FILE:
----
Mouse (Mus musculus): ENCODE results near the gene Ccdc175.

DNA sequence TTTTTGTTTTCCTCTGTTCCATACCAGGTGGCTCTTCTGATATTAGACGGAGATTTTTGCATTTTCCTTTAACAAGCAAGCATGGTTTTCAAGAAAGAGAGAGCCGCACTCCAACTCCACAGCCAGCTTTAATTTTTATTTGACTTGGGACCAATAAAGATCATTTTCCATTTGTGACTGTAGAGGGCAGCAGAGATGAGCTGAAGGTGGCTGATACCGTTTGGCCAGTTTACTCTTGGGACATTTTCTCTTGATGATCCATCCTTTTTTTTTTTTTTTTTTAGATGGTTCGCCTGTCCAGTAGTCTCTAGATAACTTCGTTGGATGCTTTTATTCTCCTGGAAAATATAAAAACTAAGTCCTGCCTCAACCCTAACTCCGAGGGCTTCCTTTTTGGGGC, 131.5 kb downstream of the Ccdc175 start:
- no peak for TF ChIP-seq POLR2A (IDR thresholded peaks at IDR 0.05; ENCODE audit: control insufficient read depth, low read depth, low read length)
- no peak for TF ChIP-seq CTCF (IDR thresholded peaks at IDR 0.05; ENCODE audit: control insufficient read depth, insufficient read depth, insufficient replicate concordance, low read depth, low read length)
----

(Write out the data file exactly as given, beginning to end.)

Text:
Mouse (Mus musculus): ENCODE results near the gene Ccdc175.

DNA sequence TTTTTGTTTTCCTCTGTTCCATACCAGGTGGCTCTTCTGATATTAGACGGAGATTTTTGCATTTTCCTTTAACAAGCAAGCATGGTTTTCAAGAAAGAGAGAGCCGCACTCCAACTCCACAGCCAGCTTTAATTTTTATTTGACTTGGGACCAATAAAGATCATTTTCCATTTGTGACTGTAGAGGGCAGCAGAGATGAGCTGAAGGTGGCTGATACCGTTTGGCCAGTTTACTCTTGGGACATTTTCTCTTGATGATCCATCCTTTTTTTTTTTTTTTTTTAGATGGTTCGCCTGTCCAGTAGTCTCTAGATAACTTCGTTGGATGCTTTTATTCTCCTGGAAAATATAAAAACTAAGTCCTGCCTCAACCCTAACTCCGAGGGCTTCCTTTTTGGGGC, 131.5 kb downstream of the Ccdc175 start:
- no peak for TF ChIP-seq POLR2A (IDR thresholded peaks at IDR 0.05; ENCODE audit: control insufficient read depth, low read depth, low read length)
- no peak for TF ChIP-seq CTCF (IDR thresholded peaks at IDR 0.05; ENCODE audit: control insufficient read depth, insufficient read depth, insufficient replicate concordance, low read depth, low read length)